The Third is a big symphony…existing in an increasingly parallel-universe harmonic world; Hanson’s romanticism may be ‘post’ in terms of European culture but it was none the less deeply felt and beautiful in a purely and uniquely American vein. © 2012 Gramophone Read complete review on Gramophone



Donald R Vroon
American Record Guide, March 2012

there have only been three recordings of this…The Schwarz is by far the best…

This recording of the Merry Mount Suite is also the best…The love duet seems more sensitive here.

…if you don’t have this symphony you should pick this up. It’s enjoyable music. © 2012 American Record Guide Read complete review on American Record Guide



Infodad.com, January 2012

Howard Hanson’s…seven symphonies are of major importance among his compositions, and Gerard Schwarz and the Seattle Symphony received well-deserved commendations for their fine Hanson symphony recordings… Expansive, lyrical and knitted together by a recurrent chorale theme, [No. 3] has a strong spiritual undercurrent that is presented through skillful and colorful orchestration. The suite from Hanson’s only opera, Merry Mount, is a fine complement to the symphony. © 2012 Infodad.com Read complete review



V. Vasan
Allmusic.com, December 2011

Symphony No. 3 is a full, lush work with a large orchestra, and the Seattle Symphony under the direction of Gerard Schwarz does an excellent job of bringing Hanson’s music to life. The orchestra plays with perfect rhythmic synchronization, a credit to the excellent conductor at the helm. © 2011 Allmusic.com Read complete review



David Denton
David's Review Corner, December 2011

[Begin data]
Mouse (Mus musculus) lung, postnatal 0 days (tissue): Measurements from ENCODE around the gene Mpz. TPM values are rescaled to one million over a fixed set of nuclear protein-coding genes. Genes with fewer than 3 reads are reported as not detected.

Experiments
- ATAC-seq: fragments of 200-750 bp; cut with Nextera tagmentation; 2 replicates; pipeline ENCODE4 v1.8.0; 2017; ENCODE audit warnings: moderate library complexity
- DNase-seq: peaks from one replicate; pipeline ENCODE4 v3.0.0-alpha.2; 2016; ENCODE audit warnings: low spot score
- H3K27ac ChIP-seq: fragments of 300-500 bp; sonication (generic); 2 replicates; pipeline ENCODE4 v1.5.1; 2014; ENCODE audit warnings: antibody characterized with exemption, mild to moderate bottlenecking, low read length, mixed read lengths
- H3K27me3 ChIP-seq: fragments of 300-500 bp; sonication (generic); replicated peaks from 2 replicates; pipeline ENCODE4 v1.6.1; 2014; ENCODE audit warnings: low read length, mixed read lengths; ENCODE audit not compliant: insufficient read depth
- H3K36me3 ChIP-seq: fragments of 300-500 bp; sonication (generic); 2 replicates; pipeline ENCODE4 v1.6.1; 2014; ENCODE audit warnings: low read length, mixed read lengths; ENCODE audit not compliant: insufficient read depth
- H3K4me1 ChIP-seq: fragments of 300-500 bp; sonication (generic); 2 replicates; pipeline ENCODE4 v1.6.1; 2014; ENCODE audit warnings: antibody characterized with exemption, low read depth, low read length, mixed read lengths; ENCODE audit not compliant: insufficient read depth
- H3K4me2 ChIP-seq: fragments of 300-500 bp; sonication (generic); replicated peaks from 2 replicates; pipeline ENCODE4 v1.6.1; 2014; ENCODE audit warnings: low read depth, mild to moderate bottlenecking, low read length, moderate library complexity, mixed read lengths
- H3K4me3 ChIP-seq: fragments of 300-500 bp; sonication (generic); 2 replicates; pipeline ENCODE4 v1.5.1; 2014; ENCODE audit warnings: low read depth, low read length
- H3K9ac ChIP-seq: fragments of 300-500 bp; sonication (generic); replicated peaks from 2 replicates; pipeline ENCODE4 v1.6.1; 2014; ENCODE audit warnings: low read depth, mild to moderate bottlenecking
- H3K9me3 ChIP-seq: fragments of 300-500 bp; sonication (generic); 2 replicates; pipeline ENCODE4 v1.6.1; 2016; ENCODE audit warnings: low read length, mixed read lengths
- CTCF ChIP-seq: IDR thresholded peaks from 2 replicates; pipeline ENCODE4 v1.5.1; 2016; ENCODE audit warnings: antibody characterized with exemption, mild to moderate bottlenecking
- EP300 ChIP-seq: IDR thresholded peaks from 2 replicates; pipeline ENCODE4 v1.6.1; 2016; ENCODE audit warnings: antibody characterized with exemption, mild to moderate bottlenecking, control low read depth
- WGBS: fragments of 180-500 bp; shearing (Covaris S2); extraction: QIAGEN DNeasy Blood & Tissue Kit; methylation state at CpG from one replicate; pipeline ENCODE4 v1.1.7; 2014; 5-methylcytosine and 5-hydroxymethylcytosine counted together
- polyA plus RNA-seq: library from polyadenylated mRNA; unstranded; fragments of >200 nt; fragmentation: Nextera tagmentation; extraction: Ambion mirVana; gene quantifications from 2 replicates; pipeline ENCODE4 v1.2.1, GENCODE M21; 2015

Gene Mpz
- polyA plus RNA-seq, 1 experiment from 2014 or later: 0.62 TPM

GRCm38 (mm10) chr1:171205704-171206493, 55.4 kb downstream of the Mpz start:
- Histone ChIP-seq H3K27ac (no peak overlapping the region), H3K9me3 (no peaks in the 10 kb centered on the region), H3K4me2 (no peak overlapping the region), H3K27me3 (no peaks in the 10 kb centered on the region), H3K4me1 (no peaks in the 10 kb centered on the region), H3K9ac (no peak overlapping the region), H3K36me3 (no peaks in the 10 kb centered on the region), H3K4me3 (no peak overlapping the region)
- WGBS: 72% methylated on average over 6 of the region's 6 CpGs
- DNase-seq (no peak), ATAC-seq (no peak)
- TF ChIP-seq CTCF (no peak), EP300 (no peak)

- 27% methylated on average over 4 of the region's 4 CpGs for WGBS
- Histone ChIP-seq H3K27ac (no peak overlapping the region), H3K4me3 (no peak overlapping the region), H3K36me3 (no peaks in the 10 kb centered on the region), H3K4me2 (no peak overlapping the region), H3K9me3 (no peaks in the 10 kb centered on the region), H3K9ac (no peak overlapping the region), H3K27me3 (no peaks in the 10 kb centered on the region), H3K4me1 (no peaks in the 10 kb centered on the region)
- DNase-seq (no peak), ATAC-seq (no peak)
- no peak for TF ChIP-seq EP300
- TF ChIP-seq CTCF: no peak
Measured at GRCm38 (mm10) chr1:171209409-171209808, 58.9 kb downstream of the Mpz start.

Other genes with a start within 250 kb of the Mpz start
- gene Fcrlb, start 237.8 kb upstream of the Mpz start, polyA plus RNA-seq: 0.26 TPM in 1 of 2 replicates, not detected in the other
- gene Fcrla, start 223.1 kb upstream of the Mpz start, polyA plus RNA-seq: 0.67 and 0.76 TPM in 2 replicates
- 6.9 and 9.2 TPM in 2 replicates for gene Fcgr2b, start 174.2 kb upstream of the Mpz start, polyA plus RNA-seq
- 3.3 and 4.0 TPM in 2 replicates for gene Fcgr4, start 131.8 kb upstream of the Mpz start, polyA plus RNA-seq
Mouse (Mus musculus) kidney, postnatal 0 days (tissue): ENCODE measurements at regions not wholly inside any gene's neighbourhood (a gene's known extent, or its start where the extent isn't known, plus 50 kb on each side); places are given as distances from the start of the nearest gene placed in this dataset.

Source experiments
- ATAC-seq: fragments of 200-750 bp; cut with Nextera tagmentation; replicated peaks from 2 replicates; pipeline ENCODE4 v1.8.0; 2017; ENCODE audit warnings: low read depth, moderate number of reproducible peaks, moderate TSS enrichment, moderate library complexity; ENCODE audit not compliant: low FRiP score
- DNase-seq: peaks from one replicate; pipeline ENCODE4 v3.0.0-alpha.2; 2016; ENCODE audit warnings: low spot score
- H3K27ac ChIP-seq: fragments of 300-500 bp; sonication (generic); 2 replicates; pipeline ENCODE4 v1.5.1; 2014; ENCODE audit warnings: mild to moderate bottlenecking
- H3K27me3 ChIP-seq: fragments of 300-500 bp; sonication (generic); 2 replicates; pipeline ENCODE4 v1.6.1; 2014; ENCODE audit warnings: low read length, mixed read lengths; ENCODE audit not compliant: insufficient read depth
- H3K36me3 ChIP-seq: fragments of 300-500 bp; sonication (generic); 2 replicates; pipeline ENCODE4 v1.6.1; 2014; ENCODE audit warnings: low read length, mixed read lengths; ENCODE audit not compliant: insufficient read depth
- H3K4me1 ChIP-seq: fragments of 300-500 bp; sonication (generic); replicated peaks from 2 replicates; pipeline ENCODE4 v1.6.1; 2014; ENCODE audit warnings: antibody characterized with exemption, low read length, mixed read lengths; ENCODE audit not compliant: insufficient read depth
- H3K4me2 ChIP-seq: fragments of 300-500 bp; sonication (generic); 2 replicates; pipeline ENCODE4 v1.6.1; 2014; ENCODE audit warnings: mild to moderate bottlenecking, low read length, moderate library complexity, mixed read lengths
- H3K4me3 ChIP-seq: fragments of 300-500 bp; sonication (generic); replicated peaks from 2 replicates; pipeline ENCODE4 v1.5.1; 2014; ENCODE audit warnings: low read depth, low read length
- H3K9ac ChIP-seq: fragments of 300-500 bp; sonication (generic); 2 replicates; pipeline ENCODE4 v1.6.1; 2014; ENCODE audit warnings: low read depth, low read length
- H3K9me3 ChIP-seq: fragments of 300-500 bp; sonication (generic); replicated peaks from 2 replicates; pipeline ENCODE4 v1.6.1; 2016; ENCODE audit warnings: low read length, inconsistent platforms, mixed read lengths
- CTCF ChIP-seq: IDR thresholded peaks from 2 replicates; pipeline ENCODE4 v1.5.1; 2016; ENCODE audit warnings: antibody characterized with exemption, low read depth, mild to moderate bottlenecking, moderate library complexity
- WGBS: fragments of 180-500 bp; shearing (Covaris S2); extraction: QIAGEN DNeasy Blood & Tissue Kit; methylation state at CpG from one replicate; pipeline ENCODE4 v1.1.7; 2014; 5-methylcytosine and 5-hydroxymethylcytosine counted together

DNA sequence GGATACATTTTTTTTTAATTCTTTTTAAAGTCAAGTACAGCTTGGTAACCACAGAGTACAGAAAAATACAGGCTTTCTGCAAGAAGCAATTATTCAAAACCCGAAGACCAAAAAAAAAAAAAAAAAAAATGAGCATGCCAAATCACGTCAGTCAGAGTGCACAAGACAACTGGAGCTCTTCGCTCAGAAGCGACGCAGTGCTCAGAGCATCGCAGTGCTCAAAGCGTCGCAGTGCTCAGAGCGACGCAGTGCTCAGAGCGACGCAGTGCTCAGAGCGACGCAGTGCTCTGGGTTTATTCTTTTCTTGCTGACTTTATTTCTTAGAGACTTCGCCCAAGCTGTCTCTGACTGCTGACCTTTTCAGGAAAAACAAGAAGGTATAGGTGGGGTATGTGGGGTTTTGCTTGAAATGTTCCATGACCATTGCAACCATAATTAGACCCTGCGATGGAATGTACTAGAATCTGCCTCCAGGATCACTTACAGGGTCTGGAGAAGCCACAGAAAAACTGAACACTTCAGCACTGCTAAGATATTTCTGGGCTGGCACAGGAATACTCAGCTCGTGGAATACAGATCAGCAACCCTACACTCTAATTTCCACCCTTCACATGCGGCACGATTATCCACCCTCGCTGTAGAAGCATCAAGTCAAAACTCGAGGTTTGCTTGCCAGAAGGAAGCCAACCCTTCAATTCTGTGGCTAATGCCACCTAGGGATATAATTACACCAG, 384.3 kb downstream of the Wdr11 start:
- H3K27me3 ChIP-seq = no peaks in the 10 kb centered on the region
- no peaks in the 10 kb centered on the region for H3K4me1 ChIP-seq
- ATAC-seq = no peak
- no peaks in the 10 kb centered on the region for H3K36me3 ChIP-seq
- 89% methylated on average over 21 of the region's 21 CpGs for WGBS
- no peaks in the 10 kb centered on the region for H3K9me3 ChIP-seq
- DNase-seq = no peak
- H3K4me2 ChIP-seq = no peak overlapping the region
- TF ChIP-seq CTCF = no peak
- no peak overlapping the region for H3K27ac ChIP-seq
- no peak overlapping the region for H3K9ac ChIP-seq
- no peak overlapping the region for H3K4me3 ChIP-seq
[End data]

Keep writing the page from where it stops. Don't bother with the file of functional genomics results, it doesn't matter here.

Howard Hanson composed seven symphonies of which I have always considered the third to be one of the finest 20th century works in this genre. It was written in the conventional four movements and in a tonal language that is readily appealing. Completed in 1938 it has that rugged Nordic atmosphere that reflects his ancestry, and in that respect falls inconveniently into the growth of musical Americana that had begun to isolate him. Still it was well received and if only concert promoters would programme it, it would surely find an admiring audience today. As I have written earlier, his orchestration did take something from his mentor, Respighi, but the Third is largely devoid of such influences, and Nielsen and Sibelius are more akin. The slow movement is particularly appealing, while the pounding rhythms of the scherzo, with its unusual use of timpani, lead to a highly charged and colourful finale. The disc is completed by an orchestral suite from the opera, Merry Mount, a score packed full of attractive arias and choruses, and four orchestral passages make up a very pleasant concert work ending in unbridled happiness with the Maypole Dance. The excellent sound comes from recordings made in 1990 and which were at one time available on the Delos label. They were, and will no doubt remain, the benchmark performances, conductor, Gerard Schwarz, having an innate feel for Hanson’s music. In sum, one of the discs no collection of American music can be without.